Anti-Semitism is becoming fashionable also among the “chattering classes”, intellectuals and academicians. Actress Sabina Guzzanti attacked the “Jewish race” in a primetime television program. Literary guru Alberto Asor Rosa wrote in a book on the transformation of the Jews from “a persecuted race” to “a warrior persecutor race.” Renowned leftist philosopher Gianni Vattimo declared that he had “re-evaluated” “The Protocols of the Elders of Zion” and now felt they largely reflect the truth about the Jews.
The slandering of Israel is also growing among the most important Catholic journalists. Vittorio Messori, who conducted the first book-length interview with Pope John Paul II, recently wrote an editorial for the Italian daily “Il Corriere della sera” where he stated: “All governments of all Muslim nations are under the tsunami of the violent intrusion of Zionism that has come to put its capital in Jerusalem.”
The growing anti-Semitism is also evident by the security around the largest synagogue in Rome, one of the oldest in the world. The Jewish temple looks like a military outpost: Private guards everywhere, metal detectors and policemen at every corner. The Jewish school looks like a “sterilized area” protected by policemen, bodyguards and cameras. All school windows are plumbed with iron grates. I saw the same in the Jewish homes of Hebron and in the schools of Sderot.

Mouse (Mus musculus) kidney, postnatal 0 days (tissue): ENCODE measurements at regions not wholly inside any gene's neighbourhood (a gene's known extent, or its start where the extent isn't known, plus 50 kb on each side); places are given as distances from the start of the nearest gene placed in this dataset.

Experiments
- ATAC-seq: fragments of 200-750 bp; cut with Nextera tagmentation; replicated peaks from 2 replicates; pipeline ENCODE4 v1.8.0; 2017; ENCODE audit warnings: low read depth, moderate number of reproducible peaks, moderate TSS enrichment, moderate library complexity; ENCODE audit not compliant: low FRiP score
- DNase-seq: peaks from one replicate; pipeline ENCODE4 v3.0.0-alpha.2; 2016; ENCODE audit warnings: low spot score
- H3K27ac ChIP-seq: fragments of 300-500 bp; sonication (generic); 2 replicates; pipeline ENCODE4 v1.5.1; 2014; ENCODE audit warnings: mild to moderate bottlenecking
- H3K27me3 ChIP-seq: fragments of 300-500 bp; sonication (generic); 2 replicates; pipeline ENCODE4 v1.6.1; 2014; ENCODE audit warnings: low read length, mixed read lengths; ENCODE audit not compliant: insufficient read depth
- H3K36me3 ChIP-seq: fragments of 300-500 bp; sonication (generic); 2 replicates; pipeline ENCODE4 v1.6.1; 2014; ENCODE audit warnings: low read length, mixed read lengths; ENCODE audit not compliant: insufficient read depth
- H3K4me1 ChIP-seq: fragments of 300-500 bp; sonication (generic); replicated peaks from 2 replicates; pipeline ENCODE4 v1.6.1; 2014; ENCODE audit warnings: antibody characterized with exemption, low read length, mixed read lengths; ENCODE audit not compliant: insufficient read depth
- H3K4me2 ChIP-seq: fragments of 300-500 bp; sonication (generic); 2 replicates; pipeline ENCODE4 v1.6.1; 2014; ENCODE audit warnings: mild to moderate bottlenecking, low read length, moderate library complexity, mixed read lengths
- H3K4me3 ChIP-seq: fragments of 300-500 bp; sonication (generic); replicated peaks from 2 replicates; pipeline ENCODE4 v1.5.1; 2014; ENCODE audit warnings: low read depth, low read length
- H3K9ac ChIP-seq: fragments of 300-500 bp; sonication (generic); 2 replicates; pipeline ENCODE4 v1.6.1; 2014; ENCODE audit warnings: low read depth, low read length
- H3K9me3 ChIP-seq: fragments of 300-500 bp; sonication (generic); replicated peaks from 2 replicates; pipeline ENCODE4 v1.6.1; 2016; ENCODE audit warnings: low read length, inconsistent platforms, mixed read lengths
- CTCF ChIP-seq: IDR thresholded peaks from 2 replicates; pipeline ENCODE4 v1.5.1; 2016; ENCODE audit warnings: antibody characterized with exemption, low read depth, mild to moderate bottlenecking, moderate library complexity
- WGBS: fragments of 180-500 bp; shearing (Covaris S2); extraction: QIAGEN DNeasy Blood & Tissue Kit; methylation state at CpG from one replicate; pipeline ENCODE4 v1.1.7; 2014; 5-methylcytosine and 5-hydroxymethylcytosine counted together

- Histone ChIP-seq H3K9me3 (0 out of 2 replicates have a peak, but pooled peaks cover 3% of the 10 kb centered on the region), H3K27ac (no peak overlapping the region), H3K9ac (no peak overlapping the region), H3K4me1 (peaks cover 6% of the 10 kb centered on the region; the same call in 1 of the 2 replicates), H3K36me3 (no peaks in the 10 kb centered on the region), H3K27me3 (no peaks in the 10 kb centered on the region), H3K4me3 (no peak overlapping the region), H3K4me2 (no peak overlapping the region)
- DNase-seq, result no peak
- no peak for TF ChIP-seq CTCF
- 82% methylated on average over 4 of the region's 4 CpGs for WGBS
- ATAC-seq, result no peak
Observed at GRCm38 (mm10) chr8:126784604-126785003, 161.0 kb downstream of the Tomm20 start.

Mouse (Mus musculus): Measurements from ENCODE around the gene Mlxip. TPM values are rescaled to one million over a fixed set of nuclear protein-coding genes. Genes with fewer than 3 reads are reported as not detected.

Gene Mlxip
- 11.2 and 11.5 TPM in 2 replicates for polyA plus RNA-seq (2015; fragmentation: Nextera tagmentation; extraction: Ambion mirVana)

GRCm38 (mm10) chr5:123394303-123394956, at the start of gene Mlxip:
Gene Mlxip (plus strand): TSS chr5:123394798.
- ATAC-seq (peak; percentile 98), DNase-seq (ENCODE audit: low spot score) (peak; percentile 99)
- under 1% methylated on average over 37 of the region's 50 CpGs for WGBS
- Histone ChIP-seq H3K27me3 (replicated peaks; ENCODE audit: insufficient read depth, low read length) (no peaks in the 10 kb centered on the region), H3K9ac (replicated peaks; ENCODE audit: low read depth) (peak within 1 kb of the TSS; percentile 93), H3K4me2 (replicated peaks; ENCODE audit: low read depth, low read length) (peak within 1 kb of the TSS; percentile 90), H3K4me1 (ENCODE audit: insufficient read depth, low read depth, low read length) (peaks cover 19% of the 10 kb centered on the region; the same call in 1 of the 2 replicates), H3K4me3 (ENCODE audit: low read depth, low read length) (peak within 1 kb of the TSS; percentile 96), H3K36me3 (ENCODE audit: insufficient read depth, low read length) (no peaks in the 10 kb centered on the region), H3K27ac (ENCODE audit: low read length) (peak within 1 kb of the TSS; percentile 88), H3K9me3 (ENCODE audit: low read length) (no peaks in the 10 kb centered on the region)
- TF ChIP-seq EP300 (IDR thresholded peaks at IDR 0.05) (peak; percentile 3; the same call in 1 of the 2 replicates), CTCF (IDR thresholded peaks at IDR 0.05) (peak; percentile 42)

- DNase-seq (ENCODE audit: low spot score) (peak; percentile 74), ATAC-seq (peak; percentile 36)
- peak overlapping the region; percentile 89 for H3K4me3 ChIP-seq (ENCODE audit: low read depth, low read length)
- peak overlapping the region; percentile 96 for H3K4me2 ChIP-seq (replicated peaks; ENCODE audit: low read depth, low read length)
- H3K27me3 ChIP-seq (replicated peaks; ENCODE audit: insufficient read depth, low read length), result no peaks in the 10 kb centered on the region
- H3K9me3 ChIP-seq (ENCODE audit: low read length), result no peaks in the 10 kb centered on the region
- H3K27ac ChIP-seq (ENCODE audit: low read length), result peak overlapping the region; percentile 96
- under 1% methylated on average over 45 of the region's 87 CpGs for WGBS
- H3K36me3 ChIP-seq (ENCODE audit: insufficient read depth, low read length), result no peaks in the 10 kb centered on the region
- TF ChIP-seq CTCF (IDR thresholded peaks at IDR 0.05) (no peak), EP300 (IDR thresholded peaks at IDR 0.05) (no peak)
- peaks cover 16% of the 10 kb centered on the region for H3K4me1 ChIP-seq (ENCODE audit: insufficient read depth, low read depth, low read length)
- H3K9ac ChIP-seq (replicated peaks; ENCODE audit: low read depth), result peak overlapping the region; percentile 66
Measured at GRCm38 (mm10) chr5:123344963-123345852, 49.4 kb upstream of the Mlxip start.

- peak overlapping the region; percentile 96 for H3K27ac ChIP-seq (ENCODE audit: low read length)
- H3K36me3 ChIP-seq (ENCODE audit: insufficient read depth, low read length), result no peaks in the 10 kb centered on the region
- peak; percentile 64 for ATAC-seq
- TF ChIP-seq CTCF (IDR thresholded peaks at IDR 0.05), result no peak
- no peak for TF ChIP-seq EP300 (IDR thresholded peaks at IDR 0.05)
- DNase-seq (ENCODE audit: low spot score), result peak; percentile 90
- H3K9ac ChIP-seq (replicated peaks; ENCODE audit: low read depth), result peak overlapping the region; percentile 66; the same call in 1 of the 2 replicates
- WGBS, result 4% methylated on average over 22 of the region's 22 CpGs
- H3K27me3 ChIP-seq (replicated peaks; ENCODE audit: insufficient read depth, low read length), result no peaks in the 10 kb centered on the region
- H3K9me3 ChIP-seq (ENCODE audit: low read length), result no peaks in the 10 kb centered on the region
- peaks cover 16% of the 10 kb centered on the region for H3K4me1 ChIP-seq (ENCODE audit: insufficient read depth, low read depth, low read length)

Pro-Palestinian groups just recently marched into the ghetto, shouting “Fascist” and “Assassins” to the Jews, some of them Holocaust survivors. It was here, on 16 October 1943, that 1,200 Jews were deported to Auschwitz; none of the 200 Jewish children came back home. It was here, on 9 October 1982, that an Arab terrorist opened fire on Jews; a two-year old baby, Stefano Taché, became the first Italian victim of anti-Jewish violence since the war.
Not far from the ghetto, in the lower part of the Titus Gate, named after the Roman emperor who destroyed the Second Temple in Jerusalem, someone wrote in Hebrew: “Am Yisrael Chai.” The people of Israel not only had not been destroyed, but defiantly remained alive. It’s comforting to know that there is still someone with the courage to write it.